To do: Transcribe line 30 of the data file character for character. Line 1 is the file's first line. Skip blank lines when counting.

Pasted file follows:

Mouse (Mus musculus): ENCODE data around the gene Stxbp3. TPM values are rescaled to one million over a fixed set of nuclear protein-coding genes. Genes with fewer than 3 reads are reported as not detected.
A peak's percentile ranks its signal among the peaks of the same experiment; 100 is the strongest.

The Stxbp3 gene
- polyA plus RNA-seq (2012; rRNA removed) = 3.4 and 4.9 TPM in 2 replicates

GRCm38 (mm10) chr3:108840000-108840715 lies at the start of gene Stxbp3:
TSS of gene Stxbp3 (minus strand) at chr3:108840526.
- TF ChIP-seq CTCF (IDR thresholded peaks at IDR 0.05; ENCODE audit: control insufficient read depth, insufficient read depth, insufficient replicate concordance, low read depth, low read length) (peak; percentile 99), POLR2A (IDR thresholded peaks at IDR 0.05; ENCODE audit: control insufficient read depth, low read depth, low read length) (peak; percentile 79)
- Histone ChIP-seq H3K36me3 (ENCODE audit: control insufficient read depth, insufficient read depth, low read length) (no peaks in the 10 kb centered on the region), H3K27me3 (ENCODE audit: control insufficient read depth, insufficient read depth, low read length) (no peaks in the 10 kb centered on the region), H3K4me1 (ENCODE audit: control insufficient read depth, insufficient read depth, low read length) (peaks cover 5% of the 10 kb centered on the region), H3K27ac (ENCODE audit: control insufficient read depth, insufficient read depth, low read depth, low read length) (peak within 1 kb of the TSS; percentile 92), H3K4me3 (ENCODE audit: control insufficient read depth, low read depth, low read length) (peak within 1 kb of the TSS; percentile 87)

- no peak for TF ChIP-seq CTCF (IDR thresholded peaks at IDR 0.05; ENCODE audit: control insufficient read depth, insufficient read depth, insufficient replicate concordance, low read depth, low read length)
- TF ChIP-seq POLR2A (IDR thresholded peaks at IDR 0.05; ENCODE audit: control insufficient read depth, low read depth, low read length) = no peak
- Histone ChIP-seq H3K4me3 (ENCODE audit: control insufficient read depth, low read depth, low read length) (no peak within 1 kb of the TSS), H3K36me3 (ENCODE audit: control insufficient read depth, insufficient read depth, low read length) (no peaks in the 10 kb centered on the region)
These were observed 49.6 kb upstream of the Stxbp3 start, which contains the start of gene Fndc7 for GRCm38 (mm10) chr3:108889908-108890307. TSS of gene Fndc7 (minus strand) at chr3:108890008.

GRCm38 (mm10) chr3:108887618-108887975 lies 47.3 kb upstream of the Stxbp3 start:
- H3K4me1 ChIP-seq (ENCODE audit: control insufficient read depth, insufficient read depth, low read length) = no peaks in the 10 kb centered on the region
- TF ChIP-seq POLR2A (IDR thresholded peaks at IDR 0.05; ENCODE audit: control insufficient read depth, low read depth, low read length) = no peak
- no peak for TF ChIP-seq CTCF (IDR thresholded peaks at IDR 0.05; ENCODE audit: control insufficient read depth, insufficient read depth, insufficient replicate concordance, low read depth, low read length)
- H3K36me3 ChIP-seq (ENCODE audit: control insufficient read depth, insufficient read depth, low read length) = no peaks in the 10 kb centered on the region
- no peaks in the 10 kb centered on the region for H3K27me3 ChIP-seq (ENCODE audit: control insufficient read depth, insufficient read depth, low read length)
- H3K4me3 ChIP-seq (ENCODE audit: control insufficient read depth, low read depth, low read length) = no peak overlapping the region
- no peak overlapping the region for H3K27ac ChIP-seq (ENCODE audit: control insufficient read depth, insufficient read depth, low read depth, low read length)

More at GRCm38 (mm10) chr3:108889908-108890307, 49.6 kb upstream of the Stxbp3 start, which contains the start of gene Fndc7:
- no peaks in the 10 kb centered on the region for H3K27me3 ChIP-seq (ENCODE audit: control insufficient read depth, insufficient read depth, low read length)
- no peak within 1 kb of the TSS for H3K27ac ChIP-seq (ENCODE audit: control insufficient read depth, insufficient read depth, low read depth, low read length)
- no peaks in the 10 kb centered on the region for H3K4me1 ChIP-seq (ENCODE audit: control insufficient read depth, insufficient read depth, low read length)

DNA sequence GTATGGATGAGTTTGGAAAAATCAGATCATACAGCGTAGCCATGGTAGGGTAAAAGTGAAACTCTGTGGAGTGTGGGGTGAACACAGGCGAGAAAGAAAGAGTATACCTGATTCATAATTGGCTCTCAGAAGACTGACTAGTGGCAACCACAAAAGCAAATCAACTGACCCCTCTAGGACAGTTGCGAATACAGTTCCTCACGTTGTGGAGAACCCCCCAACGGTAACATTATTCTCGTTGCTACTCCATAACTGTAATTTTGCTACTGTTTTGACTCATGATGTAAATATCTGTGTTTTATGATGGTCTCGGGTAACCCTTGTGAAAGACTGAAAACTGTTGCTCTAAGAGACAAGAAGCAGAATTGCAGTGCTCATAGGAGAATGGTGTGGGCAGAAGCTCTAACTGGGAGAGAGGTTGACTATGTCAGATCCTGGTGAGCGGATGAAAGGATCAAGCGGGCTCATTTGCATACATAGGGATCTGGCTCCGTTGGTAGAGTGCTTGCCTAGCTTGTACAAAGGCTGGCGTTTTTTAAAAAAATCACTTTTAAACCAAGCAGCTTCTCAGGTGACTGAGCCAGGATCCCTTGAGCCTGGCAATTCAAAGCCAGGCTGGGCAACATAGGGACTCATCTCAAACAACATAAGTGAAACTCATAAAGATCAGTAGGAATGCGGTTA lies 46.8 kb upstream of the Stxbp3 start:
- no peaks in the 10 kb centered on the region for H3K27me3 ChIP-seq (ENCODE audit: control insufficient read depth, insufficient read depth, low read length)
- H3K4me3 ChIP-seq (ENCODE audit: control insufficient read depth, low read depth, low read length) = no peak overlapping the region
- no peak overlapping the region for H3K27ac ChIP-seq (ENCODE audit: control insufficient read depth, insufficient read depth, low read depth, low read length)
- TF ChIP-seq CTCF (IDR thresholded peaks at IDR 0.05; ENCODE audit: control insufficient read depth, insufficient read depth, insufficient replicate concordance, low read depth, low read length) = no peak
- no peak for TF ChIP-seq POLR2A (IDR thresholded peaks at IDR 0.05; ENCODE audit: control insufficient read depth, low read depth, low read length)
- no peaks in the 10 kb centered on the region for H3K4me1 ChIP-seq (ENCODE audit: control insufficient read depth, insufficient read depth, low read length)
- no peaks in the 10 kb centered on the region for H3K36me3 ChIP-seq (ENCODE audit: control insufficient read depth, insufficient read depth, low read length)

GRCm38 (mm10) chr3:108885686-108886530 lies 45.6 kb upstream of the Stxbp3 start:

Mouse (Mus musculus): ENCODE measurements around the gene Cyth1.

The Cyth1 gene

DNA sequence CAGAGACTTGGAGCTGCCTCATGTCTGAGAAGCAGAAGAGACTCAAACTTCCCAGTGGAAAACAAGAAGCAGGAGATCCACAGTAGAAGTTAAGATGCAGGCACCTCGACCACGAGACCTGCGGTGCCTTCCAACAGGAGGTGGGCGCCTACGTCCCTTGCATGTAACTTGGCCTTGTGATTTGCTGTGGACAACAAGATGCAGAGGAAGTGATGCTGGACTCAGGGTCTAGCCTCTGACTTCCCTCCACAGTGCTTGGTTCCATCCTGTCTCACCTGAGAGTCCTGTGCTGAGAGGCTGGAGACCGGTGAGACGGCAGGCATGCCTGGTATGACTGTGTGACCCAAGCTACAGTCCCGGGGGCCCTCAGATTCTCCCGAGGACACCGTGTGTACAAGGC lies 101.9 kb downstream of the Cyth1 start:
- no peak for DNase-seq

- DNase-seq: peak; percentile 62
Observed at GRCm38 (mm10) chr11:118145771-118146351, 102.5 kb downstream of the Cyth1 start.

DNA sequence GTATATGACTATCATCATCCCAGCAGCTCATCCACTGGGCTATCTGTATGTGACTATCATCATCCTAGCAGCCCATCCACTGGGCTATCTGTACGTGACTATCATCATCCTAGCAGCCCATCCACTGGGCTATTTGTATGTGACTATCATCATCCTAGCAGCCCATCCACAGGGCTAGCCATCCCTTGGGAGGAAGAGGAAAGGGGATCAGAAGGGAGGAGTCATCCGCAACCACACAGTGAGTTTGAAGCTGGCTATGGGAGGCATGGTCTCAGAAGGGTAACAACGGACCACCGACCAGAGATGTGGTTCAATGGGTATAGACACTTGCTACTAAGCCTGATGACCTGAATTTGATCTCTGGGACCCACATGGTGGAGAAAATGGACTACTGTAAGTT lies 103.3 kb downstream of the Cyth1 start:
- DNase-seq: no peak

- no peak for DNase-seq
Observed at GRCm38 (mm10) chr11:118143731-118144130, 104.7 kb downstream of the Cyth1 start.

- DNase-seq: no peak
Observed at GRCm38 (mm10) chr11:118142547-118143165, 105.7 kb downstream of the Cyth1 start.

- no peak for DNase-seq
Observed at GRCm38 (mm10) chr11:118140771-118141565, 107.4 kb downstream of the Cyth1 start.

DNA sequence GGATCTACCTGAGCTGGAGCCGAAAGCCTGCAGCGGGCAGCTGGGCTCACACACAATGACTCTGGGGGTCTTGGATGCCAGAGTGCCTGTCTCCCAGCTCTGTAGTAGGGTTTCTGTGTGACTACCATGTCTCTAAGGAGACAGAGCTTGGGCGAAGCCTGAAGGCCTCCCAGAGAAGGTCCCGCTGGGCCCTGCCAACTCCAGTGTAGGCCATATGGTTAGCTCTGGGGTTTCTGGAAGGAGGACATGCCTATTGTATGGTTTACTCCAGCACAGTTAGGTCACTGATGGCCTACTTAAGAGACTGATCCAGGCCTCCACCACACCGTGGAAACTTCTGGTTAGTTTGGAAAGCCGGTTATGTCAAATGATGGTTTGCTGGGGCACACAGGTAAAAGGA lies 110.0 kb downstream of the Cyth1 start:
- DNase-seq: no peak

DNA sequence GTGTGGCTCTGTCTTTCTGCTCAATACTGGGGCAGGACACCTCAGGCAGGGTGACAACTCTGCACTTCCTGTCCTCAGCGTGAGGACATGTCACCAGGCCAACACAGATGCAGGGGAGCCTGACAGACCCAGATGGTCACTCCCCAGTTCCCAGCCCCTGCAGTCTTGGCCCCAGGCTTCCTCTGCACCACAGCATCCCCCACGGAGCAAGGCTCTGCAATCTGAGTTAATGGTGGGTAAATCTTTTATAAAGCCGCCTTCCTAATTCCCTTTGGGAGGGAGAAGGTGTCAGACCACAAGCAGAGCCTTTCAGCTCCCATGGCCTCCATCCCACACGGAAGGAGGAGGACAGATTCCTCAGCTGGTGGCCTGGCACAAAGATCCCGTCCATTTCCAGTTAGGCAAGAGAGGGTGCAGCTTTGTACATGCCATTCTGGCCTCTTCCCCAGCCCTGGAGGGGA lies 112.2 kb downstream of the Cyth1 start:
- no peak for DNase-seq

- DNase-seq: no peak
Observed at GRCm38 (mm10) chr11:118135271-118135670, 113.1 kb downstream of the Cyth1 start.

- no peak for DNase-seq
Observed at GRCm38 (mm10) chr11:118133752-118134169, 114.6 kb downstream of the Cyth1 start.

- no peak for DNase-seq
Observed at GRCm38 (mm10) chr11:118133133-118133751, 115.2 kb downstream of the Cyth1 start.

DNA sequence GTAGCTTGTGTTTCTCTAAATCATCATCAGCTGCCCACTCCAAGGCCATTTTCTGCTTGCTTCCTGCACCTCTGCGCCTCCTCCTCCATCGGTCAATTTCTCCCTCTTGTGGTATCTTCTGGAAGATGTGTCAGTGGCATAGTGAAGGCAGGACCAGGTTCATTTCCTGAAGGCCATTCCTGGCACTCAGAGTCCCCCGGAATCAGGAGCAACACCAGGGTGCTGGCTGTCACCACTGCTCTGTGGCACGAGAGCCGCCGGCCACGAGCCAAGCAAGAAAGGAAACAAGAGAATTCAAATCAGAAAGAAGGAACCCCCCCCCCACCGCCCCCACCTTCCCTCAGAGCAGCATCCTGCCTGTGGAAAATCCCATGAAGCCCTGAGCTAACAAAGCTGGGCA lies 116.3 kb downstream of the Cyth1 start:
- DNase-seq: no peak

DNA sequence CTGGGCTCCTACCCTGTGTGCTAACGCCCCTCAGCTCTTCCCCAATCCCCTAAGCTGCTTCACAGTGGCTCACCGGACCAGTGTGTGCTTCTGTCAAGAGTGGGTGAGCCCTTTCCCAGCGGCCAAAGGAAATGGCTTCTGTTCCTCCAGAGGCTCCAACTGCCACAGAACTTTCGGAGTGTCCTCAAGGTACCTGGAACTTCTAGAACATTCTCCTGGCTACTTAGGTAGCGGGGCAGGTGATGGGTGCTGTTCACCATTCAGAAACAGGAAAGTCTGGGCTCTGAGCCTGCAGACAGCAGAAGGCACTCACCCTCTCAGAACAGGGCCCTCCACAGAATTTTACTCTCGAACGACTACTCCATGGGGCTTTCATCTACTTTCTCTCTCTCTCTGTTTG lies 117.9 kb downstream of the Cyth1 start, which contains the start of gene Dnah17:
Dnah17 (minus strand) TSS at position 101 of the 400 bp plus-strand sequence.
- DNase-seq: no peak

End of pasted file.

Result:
- no peak for TF ChIP-seq POLR2A (IDR thresholded peaks at IDR 0.05; ENCODE audit: control insufficient read depth, low read depth, low read length)